FOWT News, Updates & Posts


Prophets of Bloom

A small sampler of Wolf Trap’s blooming trees and shrubs.

The first messenger of Spring is forsythia blooming by bench on a circle {early March}.
It is soon joined by the saucer magnolia.
This spectacle at Usher’s Cabin lasts till late March.
In early April, eastern redbud takes the colorful baton.
All visitors admire the one growing by the gazebo.
By mid April, the dogwoods start blooming all over the place.
The one by the kiosk can hardly be overlooked.
An interesting pink variety grows by Mrs. Shouse’s House.
Even more interesting variety grows by the side entrance of the Filene Center. But this is a late bloomer – for this one you will have to wait till late May.
First wild azaleas show up near the pond in late April.
Soon they take over the whole park.
Sometimes gingerly…
…sometimes with brute force.
My favorite azaleas grow just behind the Fern Cove
(as you follow the creek trail upstream)
But these are late bloomers (mid May).
By this time the ones at the pond are long gone.
When you enter the park in mid May, the first thing you will see at the gazebo path is a bushy green shrub with tiny white flowers, the fly honeysuckle.
Once these turn into berries, robins and cardinals will have a ball.
Next to it – and blooming about two weeks later – is another variety of honeysuckle.
And next to it is one of the imported privets (ligustrum)
Just behind the fly honeysuckle grows one of mock oranges.
It usually blooms one week later.
There is another variety of mock orange just across the path.
In late May, this one displays a veritable explosion of petals.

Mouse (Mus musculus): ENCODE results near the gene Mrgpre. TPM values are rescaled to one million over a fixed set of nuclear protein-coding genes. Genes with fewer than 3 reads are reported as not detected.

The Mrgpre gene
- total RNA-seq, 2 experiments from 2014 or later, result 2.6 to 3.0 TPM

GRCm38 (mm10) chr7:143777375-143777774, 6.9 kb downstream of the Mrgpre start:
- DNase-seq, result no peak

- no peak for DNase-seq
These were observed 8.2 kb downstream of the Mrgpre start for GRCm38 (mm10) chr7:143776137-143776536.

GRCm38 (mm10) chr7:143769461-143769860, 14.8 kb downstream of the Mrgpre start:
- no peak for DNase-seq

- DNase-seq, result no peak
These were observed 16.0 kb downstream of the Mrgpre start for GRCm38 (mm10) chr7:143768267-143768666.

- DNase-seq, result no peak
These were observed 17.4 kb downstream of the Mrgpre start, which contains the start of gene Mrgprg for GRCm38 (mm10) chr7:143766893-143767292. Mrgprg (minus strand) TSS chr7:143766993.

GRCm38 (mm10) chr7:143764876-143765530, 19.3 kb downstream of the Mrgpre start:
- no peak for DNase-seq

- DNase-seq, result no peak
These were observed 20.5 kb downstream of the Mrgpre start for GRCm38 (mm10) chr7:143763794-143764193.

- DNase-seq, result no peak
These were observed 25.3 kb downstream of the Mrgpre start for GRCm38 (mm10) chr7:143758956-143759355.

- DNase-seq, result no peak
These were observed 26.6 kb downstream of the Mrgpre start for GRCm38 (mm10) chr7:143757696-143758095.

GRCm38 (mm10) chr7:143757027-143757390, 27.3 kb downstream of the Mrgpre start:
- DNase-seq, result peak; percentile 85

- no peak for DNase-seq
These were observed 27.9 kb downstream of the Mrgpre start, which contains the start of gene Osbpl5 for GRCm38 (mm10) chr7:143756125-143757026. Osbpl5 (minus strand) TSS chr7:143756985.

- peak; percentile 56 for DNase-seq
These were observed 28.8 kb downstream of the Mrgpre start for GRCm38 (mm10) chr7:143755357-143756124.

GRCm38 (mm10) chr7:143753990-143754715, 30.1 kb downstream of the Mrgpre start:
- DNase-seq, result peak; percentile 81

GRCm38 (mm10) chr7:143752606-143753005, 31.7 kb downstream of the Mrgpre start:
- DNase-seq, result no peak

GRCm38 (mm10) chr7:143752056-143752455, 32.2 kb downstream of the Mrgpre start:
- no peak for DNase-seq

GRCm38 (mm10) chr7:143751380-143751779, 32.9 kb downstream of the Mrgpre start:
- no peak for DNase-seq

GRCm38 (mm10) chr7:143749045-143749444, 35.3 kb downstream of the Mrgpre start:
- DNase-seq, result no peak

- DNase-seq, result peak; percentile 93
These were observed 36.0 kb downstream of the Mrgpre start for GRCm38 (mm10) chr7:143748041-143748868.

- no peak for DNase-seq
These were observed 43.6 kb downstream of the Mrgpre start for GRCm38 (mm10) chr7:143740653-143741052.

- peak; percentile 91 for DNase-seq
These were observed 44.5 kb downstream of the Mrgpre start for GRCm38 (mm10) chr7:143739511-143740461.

Some of its garlands have a distinctly Hawaiian feel.
Second half of May brings us another spectacle in the form of Mountain Laurel.
You will find plenty of those around the pond area.
On the bridge side, you can see them high in the tree in huge swarms…
Enticing the insect into its nectar pubs…
…or just hanging in there.
The biggest battery of Mountain Laurel forms a backdrop of the Fern Cove. But you won’t be able to admire them up close and personal because of the boggy terrain.
No worries though, there is a perfectly accessible shrub just a little bit upstream at the South Spur (where the creek enters the park).
Other notable laurels grow by the creek’s exit (just under the North Bench)
By late May, all kinds of brambles are preparing for the berry season…
…including this Pennsylvania blackberry by the entrance to Lot 4.

— honza —

You are donating to : Greennature Foundation

How much would you like to donate?
$10 $20 $30
Would you like to make regular donations? I would like to make donation(s)
How many times would you like this to recur? (including this payment) *
Name *
Last Name *
Email *
Additional Note